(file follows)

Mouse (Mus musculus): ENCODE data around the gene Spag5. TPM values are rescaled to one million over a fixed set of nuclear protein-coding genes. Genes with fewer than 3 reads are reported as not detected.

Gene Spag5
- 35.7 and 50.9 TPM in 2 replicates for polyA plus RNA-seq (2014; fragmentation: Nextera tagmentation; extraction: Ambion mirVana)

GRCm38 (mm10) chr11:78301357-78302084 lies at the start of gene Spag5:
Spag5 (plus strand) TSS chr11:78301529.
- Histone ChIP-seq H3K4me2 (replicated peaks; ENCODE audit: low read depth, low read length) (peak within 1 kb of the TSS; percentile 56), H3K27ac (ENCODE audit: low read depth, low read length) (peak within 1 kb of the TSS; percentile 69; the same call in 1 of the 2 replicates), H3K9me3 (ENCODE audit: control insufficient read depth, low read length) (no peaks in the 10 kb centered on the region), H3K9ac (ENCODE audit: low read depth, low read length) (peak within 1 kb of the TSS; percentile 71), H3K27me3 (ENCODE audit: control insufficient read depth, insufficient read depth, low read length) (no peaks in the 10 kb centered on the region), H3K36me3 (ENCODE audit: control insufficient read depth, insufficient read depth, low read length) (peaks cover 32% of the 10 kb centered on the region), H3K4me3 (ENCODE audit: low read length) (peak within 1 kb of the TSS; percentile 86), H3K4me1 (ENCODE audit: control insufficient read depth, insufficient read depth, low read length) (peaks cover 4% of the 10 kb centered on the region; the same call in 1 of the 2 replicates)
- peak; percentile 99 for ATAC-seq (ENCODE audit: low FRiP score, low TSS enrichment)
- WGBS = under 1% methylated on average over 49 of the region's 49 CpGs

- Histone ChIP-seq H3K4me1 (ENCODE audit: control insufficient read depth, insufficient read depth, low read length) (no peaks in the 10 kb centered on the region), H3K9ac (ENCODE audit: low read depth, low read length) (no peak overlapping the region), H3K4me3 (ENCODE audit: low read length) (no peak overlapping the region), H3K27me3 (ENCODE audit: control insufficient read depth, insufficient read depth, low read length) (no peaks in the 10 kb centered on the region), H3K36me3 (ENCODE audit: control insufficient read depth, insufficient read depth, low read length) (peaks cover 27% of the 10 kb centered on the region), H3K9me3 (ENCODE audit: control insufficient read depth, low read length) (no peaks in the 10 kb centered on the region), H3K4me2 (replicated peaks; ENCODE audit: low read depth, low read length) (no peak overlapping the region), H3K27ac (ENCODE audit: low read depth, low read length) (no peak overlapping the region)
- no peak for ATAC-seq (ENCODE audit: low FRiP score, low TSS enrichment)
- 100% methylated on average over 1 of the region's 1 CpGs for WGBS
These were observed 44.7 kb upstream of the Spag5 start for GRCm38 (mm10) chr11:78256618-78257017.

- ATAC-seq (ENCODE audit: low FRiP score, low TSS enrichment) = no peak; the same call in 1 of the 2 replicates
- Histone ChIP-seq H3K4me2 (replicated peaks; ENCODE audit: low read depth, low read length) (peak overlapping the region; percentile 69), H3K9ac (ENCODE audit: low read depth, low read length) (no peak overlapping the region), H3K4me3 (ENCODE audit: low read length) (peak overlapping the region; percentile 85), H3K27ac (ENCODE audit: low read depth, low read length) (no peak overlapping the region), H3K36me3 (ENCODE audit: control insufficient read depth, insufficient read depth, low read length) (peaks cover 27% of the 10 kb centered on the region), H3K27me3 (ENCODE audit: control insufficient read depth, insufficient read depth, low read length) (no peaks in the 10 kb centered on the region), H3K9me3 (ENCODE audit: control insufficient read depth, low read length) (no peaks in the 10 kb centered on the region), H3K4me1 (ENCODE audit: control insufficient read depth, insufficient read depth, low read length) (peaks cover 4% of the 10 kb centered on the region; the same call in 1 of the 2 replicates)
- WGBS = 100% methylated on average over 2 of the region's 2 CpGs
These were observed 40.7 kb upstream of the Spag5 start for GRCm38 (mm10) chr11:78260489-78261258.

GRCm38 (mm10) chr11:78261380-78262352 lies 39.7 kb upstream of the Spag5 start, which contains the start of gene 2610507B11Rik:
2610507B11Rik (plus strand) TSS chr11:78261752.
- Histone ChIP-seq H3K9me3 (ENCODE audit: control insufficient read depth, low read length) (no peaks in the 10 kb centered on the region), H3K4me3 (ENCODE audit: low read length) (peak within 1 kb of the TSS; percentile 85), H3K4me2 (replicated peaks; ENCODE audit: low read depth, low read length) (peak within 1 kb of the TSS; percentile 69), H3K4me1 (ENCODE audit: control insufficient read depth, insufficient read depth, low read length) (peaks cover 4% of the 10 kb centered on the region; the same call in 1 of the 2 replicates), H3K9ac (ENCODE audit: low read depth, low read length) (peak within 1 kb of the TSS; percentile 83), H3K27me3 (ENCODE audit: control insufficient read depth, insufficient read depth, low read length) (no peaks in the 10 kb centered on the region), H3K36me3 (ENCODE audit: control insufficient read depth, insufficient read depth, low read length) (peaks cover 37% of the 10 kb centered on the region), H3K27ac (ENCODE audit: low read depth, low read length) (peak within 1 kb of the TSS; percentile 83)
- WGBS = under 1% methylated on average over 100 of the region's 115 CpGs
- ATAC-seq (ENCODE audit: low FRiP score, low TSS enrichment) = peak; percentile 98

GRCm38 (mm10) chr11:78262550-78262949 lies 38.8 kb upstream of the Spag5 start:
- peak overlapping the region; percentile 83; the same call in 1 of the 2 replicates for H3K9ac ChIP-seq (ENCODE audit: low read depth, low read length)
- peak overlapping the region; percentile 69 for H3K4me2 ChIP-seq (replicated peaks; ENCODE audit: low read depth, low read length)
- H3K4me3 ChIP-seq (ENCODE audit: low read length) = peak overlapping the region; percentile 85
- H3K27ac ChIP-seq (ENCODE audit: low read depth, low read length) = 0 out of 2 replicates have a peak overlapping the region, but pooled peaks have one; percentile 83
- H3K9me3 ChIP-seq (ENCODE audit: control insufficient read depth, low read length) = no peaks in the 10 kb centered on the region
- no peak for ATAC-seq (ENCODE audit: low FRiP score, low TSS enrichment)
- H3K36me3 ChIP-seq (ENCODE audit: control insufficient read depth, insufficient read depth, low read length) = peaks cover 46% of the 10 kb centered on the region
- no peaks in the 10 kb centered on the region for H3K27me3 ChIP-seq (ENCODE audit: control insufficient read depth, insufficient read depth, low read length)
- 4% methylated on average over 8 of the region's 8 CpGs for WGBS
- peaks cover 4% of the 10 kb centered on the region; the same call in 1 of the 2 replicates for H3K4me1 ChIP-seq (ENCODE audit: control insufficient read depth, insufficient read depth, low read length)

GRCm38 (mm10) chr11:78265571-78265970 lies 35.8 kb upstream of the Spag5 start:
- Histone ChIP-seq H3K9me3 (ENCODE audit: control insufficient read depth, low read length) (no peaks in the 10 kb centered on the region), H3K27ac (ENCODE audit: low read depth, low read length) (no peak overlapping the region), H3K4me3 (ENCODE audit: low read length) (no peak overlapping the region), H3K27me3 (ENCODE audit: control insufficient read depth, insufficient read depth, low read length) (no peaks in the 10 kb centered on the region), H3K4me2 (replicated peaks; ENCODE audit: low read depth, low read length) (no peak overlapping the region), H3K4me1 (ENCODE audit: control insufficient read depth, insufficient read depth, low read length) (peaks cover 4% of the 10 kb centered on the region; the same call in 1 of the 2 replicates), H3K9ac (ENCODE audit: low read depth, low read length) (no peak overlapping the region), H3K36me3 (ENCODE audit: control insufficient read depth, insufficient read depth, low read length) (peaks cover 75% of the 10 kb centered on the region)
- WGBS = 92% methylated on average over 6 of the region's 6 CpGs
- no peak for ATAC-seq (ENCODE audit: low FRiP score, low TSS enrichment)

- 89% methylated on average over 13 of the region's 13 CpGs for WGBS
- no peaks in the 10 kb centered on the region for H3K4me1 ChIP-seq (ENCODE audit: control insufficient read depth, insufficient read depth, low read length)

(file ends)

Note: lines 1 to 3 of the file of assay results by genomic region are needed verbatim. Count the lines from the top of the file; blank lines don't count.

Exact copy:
Mouse (Mus musculus): ENCODE data around the gene Spag5. TPM values are rescaled to one million over a fixed set of nuclear protein-coding genes. Genes with fewer than 3 reads are reported as not detected.

Gene Spag5
- 35.7 and 50.9 TPM in 2 replicates for polyA plus RNA-seq (2014; fragmentation: Nextera tagmentation; extraction: Ambion mirVana)